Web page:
It cannot possibly be other than good news that Jennifer Saunders, recently threatened by cancer, now appears to be well. It is a pity, therefore, that the reporting of this has borne a whiff of petulance, as if not only has death been cheated, but so have we.
What clearly irks some observers is that Miss Saunders' tribulations have only now come to light, almost a year after diagnosis and with the treatment behind her. She has conducted, they say, a "secret" battle; she even attended Wimbledon in what we belatedly discover was a wig and a bandana designed to "hide" the "truth" of her illness. In short, by concealing her affliction, she denied us the grim but hellishly juicy detail; her cancer as a soap opera, her chemotherapy as its brutish star.
It is not a denial to which we are these days accustomed. In my mother's time, should anyone be "under the doctor", it was considered impertinent to enquire further; since then, however, many in the public gaze have invited us to a blow-by-blow: John Diamond, Ruth Picardie, Dina Rabinovitch and Jade Goody walked us through every step to the grave. Diaries of alcoholics, blast victims, motor neurone and other chronic sufferers are layered thickly upon our newsprint. And who would begrudge the sick their catharsis if that is what their chronicles provide?
But with every respect to those who choose to lay themselves bare, there is a chasm between a choice and a duty to do so. Saunders is said to have opted for secrecy – a word hand-picked with a nod to the pejorative – when all she really did was opt for privacy which, we risk forgetting, is her absolute entitlement. Further: it might even be, for her and for us and no pun intended, the healthier option.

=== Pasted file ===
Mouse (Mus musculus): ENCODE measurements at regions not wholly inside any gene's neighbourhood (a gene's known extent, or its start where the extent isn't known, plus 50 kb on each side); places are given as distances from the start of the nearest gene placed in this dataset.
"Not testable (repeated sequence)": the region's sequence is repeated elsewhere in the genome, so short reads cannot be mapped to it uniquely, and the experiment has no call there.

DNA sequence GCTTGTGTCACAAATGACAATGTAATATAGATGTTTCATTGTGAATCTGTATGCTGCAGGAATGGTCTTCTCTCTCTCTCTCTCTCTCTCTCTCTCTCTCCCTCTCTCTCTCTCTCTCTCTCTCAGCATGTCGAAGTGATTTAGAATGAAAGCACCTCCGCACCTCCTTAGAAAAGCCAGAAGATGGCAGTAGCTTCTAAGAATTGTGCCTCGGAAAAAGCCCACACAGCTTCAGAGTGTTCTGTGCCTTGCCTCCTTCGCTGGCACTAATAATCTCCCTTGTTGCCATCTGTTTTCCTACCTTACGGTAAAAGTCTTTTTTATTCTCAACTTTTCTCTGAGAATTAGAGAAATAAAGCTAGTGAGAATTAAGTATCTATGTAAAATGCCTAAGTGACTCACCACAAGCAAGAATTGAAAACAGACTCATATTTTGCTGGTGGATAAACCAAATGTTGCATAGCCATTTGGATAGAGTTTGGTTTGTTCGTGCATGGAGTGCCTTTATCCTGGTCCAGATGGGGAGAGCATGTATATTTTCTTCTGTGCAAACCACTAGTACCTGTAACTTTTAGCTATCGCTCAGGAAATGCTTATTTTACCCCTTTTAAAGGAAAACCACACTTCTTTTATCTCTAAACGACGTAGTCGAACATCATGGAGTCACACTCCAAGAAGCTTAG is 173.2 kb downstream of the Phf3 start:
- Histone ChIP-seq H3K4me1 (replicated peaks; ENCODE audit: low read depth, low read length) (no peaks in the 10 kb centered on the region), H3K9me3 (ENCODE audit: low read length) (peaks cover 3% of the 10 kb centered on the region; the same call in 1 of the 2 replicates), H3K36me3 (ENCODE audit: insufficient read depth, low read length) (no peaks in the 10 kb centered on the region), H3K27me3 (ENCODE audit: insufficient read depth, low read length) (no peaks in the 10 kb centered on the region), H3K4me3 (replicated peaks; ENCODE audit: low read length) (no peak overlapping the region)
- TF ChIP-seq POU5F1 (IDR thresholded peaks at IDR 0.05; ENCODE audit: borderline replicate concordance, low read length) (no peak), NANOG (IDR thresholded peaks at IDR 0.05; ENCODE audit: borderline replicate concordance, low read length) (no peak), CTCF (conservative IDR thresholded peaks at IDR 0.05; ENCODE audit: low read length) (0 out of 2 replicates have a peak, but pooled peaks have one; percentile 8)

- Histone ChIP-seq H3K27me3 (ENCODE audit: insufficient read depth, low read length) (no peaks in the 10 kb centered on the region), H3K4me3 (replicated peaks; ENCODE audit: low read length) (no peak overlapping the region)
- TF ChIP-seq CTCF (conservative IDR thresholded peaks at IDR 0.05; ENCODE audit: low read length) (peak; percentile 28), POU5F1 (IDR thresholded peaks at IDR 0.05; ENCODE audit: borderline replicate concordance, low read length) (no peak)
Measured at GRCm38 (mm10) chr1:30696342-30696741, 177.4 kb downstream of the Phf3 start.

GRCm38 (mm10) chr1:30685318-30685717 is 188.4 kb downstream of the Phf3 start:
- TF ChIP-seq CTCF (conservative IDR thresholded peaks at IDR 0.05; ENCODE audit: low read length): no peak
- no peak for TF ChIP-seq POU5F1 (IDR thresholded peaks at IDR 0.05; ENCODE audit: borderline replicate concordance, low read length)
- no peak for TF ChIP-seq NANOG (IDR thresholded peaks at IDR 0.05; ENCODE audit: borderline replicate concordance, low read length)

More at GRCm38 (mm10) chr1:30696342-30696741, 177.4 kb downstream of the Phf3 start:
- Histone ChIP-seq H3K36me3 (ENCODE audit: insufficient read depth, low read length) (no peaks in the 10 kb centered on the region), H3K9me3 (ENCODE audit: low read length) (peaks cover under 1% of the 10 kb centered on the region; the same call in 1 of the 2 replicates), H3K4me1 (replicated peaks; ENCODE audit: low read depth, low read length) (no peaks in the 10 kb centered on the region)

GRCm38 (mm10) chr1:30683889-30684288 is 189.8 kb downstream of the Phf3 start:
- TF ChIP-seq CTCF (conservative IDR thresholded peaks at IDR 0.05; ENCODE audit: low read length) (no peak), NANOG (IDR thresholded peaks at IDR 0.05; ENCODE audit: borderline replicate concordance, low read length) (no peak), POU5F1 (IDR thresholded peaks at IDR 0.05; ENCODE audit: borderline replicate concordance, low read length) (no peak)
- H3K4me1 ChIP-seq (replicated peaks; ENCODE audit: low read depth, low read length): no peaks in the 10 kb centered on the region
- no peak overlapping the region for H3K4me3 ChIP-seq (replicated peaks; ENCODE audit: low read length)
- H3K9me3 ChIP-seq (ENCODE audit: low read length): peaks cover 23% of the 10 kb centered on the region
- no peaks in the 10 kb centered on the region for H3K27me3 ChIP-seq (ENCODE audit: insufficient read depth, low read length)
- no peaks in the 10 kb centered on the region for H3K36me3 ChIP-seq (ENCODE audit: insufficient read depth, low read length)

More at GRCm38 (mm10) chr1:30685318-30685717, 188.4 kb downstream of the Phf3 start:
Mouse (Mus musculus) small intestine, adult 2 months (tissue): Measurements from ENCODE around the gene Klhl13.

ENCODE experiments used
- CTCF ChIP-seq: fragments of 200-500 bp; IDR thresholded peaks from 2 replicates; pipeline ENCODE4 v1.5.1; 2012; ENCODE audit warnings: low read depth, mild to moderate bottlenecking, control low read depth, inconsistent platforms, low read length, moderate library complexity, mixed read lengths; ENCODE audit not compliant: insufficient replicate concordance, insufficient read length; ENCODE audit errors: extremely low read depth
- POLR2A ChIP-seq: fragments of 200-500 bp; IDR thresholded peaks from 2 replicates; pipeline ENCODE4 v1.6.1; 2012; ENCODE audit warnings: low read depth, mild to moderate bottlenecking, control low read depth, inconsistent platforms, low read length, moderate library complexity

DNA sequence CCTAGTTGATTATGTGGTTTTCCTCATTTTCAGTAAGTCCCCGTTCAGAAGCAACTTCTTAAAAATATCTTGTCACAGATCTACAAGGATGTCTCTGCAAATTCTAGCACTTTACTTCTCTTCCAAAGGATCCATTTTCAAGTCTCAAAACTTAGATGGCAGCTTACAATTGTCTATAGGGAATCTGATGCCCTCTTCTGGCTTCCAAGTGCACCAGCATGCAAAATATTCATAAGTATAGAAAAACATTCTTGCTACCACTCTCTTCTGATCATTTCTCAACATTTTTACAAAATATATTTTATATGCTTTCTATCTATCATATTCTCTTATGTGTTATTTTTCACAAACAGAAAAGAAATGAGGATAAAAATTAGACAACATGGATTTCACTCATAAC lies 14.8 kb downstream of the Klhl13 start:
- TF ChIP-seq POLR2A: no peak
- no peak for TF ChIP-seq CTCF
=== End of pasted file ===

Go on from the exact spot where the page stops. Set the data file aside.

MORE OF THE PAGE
Public fascination with disease is renowned; just look at the hospital drama series, home-grown and imported, that are mainstays of television output. But the prurience that feeds upon this medi-porn is a greedy beast; the fictional screams of "get the crash cart", the yumpy-bumps of the "paddles" – stand clear, everyone! – and the ominous whine of the flat line become insipid after the first hundred. Something closer to reality tastes like fresher meat, so the trials of the columnist or actor you feel you know, even though you don't, lend extra piquancy.
Most piquant of all, however, by obvious extension, is the poorly person you actually do know; having a real-life pal stricken by critical condition is like Holby City in HD. You may now ask with impunity for every grisly symptom; after all, if a distant star of stage or screen dishes it up for your delectation, what right has an old friend to starve your curiosity? And if that sounds heartfelt, it is.
Last year, for a while, I became unwell. It showed – I was paler, thinner – and many people, with the kindest of intentions, mentioned it. For which courtesy, no complaints; I mind only the (large) number of those who found my desire for privacy plainly perverse and fought it. On my side was an implacable feeling that my insides were my insides and deserved the right to stay there; on the opposing side were acquaintances who simply would not allow, "Don't worry, under the weather, better soon, rather not talk about it."
Even when so firmly told, many would wheedle for more intimate detail: "You need to talk," cried one. (My need? Or her want?) Another chided, as if I had reneged on a quid pro quo: "But I told you about my heart!" Yes, he did. He chose to do so. I chose not.
Those who go public, as well as those who relish the gore, declare a similar high-mindedness: nobody is an attention-seeker, they only want to "help" others in the same boat; nobody is plain nosy, they only want to "help" others by allowing them to unburden. Thus sickness becomes acceptable social currency, and those who do not wish to deal in it become, de facto, anti-social.
As it happens, I was nothing like as unwell as Jennifer Saunders; I know, however, that if her misfortune were to befall me I would do as she did and turn inwards, taking succour from the very few. Everyone will be pleased that she is feeling better; I am especially pleased that, in the process, she proved that even if you are a doyenne of the performing arts, life is not always a show that must go on.
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